It’s science: Breastfeeding may boost mom’s heart health for years to come

A large body of research has already documented all the health benefits of breastfeeding for mama and baby. Nursing can boost a baby’s brain development, lower asthma and allergy risk, and lower mom’s risk for Type 2 diabetes. Now there’s one more to add to the list: A new study suggests that breastfeeding may boost mom’s heart health for years to come.

According to researchers from the American College of Cardiology, pregnant women with normal blood pressure have lower heart disease risk years later when they nurse for at least six months following child birth, compared to those mamas who haven’t breastfed.

Although previous studies showed the short-term health benefits of breastfeeding, this is the first study to analyze how nursing impacts cardiovascular health a decade after giving birth.

Lead author Dr. Malamo Countouris, a cardiology fellow at the University of Pittsburgh, says of the findings, “The study adds to the evidence that lactation is important not just for the baby but for the mother. Breastfeeding seems to be cardioprotective in these women, as evidence by improved cholesterol and markers of subclinical cardiovascular disease.”

Researchers analyzed health data from more than 670 mothers who were recruited at over 52 clinics across Michigan between 1998 and 2004. The women were pregnant when they enrolled in the study, and took part in a follow-up health assessment seven to 15 years later.

The women were separated into three groups: Those who breastfeed for six months per pregnancy, those who breastfeed for six months or longer, and those who never nursed. What they discovered is that, compared to mamas who didn’t nurse, pregnant women with normal blood pressure who breastfed for six months or more had significantly lower triglycerides, higher levels of good cholesterol and a healthier diameter thickness of the carotid artery.

In a separate analysis, the researchers found that breastfeeding did not reduce cardiovascular disease risk in pregnant women with high blood pressure.

The findings are a first step in understanding how pregnancy can affect heart health, the researchers say. But, Countouris notes, because the study relied on self-reported data, further research is needed in order to identify risk factors for heart disease among pregnant women with normal and high blood pressure.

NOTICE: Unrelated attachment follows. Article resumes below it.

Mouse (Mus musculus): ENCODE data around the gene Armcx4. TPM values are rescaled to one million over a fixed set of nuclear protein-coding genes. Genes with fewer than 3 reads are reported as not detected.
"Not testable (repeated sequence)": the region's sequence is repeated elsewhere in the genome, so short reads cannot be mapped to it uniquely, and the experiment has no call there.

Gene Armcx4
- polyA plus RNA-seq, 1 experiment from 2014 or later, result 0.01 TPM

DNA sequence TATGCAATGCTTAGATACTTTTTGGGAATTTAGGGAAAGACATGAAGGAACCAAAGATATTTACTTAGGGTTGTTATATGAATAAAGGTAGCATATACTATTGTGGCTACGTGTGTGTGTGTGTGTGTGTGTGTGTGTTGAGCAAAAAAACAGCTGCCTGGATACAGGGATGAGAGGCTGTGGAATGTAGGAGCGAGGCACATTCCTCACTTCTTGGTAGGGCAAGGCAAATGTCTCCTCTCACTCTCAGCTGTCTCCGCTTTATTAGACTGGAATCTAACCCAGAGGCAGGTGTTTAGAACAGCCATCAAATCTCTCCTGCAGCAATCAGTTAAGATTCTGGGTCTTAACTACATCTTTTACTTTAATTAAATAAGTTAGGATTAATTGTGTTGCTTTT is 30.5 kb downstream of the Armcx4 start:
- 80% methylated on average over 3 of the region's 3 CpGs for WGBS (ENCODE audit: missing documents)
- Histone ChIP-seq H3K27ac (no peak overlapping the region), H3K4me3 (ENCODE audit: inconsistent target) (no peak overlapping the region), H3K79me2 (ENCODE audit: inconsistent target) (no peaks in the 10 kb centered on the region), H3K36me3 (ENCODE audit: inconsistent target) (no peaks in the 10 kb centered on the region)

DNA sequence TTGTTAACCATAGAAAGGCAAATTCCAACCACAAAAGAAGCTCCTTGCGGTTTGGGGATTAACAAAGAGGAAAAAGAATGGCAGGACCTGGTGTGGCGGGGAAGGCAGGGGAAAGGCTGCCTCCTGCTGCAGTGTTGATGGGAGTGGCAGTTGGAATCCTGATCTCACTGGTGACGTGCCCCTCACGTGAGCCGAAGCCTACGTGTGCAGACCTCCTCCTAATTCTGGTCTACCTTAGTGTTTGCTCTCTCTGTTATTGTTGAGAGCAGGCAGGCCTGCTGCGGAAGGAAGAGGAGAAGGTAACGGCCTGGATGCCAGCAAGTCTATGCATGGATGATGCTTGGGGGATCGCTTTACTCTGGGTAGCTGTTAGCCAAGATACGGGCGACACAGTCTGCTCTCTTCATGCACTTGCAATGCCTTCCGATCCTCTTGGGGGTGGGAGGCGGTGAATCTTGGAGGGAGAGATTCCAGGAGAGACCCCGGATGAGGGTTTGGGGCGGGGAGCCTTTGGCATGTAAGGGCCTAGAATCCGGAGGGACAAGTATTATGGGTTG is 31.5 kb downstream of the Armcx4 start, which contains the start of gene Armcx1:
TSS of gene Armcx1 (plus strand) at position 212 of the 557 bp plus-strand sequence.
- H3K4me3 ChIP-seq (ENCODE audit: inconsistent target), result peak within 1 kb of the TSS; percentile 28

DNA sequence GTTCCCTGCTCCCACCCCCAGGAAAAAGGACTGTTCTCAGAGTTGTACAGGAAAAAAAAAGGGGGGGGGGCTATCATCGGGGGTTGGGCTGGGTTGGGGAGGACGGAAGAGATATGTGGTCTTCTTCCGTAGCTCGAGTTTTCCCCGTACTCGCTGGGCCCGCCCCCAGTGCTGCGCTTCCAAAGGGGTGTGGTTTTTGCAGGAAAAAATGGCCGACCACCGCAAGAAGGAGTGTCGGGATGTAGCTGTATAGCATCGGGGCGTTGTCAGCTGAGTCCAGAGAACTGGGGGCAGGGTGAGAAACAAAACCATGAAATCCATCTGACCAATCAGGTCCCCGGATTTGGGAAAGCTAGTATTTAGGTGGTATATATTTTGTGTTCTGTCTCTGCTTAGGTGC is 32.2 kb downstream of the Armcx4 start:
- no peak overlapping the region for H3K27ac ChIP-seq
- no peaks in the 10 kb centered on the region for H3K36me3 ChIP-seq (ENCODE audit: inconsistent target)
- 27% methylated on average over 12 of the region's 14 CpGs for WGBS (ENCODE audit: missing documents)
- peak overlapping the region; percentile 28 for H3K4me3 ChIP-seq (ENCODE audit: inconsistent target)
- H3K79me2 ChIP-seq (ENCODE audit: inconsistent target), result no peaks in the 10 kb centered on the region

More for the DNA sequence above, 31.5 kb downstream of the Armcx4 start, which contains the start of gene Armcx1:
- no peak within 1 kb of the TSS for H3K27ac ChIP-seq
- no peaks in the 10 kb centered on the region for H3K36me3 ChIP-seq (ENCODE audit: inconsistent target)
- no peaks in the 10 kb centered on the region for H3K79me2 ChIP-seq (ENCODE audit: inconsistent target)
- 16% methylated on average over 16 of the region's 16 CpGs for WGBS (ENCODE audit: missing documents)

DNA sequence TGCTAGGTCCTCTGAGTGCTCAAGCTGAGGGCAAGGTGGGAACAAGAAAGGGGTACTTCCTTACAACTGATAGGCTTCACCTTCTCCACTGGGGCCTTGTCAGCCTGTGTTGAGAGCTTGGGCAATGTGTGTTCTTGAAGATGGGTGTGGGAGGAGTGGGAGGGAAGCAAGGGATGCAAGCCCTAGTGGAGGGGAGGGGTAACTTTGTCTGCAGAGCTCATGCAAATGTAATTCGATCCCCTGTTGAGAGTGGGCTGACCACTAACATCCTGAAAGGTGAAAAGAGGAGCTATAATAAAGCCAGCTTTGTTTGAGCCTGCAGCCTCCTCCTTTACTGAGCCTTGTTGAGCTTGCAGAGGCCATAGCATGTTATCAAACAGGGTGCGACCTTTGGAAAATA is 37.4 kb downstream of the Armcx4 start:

These future studies should either include more women or track participants for longer periods, he adds. “There’s a lot we still don’t understand about the accumulation of cardiovascular risks in women,” Countouris says. “Examining how pregnancy may increase or perhaps mitigate some of that risk can give us insights into the unique presentation and development of heart disease risk in women.”

The study will be presented at the American College of Cardiology's 67th Annual Scientific Session on March 10.

Although researchers may have found a link between breastfeeding and long-term heart health, that doesn’t mean formula feeding isn’t any less beneficial.

Not all mamas can or want to nurse, and some mothers choose to supplement their breastfeeding with formula. This study indicates that breastfeeding may be cardioprotective, but there are tons of other things mamas can and should do to protect their heart health, whether they breastfeed or not.

1. Eat for heart health

The FDA recommends women cut down on sugar, salt and trans fats if they want to be proactive about preventing heart attacks, and the American Heart Association (AHA) recommends a diet full of fruits and vegetables, with whole grains, low-fat dairy, skinless poultry and fish, nuts and legumes and non-tropical vegetable oils.

2. Destress

According to experts at Harvard, the demands of juggling work and childcare can take a toll on women’s heart health. They recommend women foster positive relationships, practice relaxation techniques (like yoga, meditation, deep breathing or visualization) and limit work related intrusions (like midnight emails) during off hours.

A woman’s risk for heart disease increases if chronic depression and stress go untreated. If you’re feeling stressed or down, seeking help from a counselor isn’t just good for your mental health, it’s good for your heart health, too.

3. Get active

Just 30 minutes per day of moderate exercise, like brisk walking, can make a difference in a woman’s heart health, according to the AHA. It recommends women take small steps towards fitness if they’re just getting started. Little things like taking the stairs instead of the elevators can help make a difference in a woman’s heart health.

Eating healthy, exercising and taking care of our own mental health are all ways we can model heart healthy behavior for our kids long after they are done breastfeeding.

Nursing may be good for a mom’s heart health, but when moms take care of their heart health in other ways, too, it’s good for the whole family. After all, we’re kind of the heart of the family.

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